By Sister Peggy Coyne, OP
December 17, 2015, Adrian, Michigan – When I was a young nurse working in an ICU at a large teaching hospital in the Bronx, we were required to work every other holiday. I worked one Christmas Eve and had to double back on Christmas Day.
One of my patients, David, was a fairly young man who was quite ill – sick but stable. During the eight-hour shift, he talked of being a scientist. He loved astronomy and was fascinated by the universe. A little after 11:00 p.m., I said good bye to David and told him that I would see him in the morning. He said no, I would not see him, because he was going to die and a comet was coming for him. His face radiated peace as he said this.
I replied, “Comet?” He said, “Yes,” and we looked out the window where he pointed to a group of stars. In a rush to get home, I smiled and said, “I’ll see you later.”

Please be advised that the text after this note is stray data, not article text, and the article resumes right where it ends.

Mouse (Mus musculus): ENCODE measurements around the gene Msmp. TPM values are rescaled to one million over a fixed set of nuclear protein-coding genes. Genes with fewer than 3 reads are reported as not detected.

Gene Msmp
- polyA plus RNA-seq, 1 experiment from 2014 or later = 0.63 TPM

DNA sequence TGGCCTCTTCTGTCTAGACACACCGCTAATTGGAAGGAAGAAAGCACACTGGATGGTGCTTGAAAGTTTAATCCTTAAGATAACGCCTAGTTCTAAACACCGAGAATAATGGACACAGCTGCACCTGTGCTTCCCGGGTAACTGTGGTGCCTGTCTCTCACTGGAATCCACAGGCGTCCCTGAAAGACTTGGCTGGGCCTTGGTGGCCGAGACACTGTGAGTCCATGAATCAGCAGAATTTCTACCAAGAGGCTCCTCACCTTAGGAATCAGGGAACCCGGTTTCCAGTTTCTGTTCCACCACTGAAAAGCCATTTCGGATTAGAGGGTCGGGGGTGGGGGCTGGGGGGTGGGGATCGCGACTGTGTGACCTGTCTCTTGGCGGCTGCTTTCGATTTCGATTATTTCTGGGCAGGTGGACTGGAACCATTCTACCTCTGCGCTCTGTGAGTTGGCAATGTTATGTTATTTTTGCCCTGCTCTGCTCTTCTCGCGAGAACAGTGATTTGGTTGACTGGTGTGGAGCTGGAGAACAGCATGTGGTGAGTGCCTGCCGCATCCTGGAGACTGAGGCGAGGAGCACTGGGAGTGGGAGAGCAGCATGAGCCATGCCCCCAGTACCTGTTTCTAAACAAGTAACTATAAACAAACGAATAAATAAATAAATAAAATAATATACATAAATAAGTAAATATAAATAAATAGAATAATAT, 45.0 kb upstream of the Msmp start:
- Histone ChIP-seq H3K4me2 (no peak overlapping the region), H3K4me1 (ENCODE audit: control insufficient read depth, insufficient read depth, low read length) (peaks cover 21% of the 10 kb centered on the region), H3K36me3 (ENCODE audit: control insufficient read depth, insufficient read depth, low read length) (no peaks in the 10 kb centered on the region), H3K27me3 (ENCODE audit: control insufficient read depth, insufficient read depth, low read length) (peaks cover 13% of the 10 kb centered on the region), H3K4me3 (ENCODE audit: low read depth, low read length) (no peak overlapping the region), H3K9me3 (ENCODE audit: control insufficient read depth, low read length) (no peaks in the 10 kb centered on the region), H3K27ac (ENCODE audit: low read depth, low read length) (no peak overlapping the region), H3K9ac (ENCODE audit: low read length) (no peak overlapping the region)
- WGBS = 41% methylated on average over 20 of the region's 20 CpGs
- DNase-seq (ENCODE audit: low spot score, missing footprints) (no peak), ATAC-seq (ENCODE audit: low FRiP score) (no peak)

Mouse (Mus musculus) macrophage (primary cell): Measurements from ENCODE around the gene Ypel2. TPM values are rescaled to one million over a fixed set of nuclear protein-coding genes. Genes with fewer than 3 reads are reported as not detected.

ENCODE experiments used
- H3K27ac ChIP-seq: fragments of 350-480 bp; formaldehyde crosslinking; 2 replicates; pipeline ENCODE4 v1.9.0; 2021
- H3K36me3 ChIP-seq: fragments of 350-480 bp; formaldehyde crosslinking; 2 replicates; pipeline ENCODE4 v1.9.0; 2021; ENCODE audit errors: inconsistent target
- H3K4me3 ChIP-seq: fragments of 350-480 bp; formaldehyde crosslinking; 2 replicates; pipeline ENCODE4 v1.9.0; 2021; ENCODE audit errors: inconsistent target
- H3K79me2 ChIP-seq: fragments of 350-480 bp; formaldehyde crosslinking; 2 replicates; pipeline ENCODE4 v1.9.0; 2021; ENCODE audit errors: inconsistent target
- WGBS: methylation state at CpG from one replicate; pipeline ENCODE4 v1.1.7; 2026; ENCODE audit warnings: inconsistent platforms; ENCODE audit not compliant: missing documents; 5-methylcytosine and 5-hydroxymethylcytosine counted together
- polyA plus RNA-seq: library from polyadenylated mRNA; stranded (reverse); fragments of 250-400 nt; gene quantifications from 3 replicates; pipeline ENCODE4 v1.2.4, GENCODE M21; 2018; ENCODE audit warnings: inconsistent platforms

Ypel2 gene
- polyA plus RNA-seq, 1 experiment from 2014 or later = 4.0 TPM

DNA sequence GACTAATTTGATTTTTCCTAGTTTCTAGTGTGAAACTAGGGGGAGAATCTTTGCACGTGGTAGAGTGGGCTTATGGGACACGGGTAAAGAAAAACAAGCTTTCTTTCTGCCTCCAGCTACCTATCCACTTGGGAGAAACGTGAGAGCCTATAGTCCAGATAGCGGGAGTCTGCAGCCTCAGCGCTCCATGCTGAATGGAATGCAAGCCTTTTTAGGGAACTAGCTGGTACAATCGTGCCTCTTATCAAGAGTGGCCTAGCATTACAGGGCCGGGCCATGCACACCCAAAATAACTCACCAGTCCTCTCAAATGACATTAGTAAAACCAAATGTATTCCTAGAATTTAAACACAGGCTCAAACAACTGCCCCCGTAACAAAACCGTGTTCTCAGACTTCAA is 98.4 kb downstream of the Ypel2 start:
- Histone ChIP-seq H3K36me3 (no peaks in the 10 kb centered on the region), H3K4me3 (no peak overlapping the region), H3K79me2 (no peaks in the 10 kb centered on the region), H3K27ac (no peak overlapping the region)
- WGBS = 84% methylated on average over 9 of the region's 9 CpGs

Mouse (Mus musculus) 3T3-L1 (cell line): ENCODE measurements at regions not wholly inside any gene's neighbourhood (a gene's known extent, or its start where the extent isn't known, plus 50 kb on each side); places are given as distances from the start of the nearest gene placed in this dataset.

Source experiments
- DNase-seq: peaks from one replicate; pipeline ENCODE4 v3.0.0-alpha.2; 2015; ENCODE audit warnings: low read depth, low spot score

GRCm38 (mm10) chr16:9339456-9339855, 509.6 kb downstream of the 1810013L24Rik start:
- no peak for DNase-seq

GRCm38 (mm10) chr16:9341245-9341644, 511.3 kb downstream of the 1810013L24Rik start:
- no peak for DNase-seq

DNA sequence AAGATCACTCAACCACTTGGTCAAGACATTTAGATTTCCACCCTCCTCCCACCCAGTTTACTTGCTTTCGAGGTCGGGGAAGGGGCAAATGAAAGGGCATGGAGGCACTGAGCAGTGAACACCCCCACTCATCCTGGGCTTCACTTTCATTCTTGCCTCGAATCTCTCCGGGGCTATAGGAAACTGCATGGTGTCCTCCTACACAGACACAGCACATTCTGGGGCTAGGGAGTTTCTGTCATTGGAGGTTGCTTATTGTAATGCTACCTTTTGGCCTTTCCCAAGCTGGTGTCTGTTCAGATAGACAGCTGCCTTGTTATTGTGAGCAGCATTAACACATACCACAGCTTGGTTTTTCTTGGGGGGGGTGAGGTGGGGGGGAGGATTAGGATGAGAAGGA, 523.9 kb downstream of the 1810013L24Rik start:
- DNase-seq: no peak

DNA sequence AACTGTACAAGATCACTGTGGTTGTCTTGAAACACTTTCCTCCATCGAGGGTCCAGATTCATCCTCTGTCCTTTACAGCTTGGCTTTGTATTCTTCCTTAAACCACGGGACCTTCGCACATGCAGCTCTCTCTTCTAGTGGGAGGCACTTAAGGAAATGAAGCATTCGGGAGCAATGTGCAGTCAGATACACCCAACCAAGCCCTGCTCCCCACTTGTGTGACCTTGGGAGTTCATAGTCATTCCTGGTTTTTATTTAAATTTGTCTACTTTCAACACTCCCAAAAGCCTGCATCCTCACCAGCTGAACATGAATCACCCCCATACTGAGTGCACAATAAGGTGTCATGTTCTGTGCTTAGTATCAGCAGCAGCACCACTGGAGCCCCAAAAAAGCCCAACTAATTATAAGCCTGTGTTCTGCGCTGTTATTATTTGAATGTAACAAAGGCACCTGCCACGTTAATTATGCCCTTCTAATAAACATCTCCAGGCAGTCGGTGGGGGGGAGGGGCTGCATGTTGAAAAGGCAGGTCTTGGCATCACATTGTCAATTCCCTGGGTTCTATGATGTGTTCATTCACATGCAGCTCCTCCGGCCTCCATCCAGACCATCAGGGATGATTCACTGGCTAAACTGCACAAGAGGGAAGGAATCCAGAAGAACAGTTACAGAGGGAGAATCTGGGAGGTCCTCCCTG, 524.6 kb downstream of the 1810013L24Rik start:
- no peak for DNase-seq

During my drive home, I kept looking toward the sky for the comet David was sure would come for him. I saw stars and the moon, but nothing resembling a comet.
Well, in less than two hours, he was gone. When I came in at 7:00 a.m., his cubicle was indeed empty. His face and smile are with me still. Not a Christmas has passed that I do not think of David and the comet. I was gifted with his sense of internal peace. There was no struggle; he seemed to know that he would be in a safe place. The comet was his comfort.
When I hear the carol, “The First Noel,” I am struck by the words, “They looked up and saw a star.” I always say a prayer for David, who taught me to take time to look at the stars.